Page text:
Outlet box height question...

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Old 08-28-15, 09:13 PM
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Outlet box height question...

Hi folks!
Just closed and moved into my new home. It has a 20' X 20' detached garage that I plan to use as my recording studio/mancave. I
just got my permit from the city and have everything I need to run the 100 amp subpanel in the garage. I have all of the holes for the wiring already drilled out to accept the 12/2 wiring. Beings that I'm new to the state of Oregon the NEC codes in this area might be a little different than where I'm from (Kentucky)
The garage itself has a cement floor with an 8" concrete wall all the way around it with a 2X6' bottom plate to support the 2x4 walls on top of that bolted into the concrete.
My question is this: Do I measure from the cement floor up to code for my outlet boxes,or do I measure from where the 2x6 plate is up to code for the boxes? Any help from any fellow Oregonians out there (or anyone else of course ) would be greatly appreciated.

Thanks in advance, Danguitarman
 
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Old 08-28-15, 09:45 PM
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There really is no code for receptacle height.

When we wire a house or commercial...... the height is specified AFF..... above finished floor.
Receptacles are normally installed at least 15" to the bottom of the box.
 
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Old 08-28-15, 10:21 PM
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For my garage, I placed receptacles at switch height, about 48" from floor.

The important thing here is not to purchase a 100 watt Marshall Tube amp, it may disturb all connections.
 
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Old 08-29-15, 01:02 AM
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The National Electrical Code is the same all across the United States. Further, the NEC has NO enforcement provisions, it is ONLY a "model" code of suggestions. It is ONLY when a legislative body (state legislature, county council or municipality) enacts legislation to adopt the NEC as the local or regional code that it gains any power of enforcement. The enabling legislation may add to or delete from the NEC as the lawmakers see fit. The ONLY code that matters is the code enforced in your LOCAL jurisdiction. You need to check the LOCAL code to see what is, and is not, allowable.

That stated, I personally have never known of a code that specifies a particular height that receptacles need to be mounted. In some "occupancies" (buildings or areas within a building) codes MAY specify a minimum height due to the possibility of flammable, heavier than air vapors or other hazards. In these areas it is usually required that receptacles be no less than eighteen inches above the finished floor level. There is also a general (NEC) requirement that all receptacles in "unfinished areas) generally interpreted to mean basements and garages that have a concrete floor with no finished flooring must have all receptacles protected with GFCI devices.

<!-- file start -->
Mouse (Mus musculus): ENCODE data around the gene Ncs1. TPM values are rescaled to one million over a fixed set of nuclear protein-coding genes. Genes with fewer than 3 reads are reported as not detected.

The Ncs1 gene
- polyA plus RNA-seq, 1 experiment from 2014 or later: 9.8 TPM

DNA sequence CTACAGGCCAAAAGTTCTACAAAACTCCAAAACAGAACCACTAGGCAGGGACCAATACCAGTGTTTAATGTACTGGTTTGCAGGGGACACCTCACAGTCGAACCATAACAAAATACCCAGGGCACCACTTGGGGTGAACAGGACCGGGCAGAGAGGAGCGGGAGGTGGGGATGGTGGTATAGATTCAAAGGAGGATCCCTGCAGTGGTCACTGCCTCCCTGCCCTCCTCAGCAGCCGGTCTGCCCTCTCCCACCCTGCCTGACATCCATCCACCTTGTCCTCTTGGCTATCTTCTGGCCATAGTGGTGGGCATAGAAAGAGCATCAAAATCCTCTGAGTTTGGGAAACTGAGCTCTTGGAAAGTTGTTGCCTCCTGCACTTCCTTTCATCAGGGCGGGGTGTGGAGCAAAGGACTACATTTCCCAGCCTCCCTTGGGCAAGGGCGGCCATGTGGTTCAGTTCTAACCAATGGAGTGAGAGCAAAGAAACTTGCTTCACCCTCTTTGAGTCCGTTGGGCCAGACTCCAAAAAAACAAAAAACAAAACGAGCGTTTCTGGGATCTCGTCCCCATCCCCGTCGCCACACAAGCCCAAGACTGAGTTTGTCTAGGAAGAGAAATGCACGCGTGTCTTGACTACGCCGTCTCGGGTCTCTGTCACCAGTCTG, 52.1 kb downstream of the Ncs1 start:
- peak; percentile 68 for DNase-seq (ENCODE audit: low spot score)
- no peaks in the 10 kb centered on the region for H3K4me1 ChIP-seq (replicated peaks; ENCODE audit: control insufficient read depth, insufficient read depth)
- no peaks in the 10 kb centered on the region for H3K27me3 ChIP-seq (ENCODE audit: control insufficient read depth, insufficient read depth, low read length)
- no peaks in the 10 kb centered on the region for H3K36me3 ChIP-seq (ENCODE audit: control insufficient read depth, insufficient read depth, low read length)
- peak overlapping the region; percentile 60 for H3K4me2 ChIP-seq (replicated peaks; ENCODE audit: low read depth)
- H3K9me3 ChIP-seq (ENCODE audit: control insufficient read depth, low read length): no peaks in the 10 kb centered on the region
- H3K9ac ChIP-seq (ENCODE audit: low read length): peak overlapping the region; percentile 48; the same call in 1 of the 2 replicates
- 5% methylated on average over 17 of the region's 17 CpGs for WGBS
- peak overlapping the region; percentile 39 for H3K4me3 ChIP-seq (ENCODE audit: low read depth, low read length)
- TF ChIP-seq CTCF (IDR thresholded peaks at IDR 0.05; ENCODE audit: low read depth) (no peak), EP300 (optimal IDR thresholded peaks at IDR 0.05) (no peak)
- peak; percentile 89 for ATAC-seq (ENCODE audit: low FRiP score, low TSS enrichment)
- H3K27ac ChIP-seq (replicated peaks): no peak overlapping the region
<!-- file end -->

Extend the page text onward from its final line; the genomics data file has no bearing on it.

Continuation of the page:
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Old 08-29-15, 05:42 AM
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I think the "height" thing has been addressed well. One thing further, install a bunch of them at the onset. You can never have too many in a garage/shop set up. Cheaper to install them now, than to do it later, especially if you finish the wall above the concrete. I have gone into many garages/shops which were built with minimal standards and probably had 2 or 3 receptacles, just to satisfy the inspector. Put in a work bench and you need receptacles over it. Plan ahead.
 
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Old 08-29-15, 07:50 PM
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Hi, Thanks for your response. I just had 40 Sq. Ft. of carpet and 7/16 pad delivered. So I suppose that means that since my concrete floor is essentially 'covered' that I'm not required to have GFCI outlets? I'm not going to be running anything in my man-cave but audio gear and a HD Home theatre preojector. No power saws or anything along those lines.

Thanks again, Danguitarman
 
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Old 08-29-15, 08:02 PM
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It wouldn't hurt to use GFI receptacles.... especially with tubed amps.



As an aside.... I supply sound to bands and stages. I have quad boxes that I use to power the band's amps and back line equipment. Those boxes are GFI protected. I've seen guitar players touch a grounded microphone while holding and playing their guitar.
 
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Old 08-30-15, 07:33 AM
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Finished rooms do not require GFI. Unfinished areas require GFI. It sounds like this will be a finished room, so unless you're concerned about grounding and such, they aren't required.

Most residential outlets are installed at a standard height... usually something like the height of the hammer that the electrician used.
 
 

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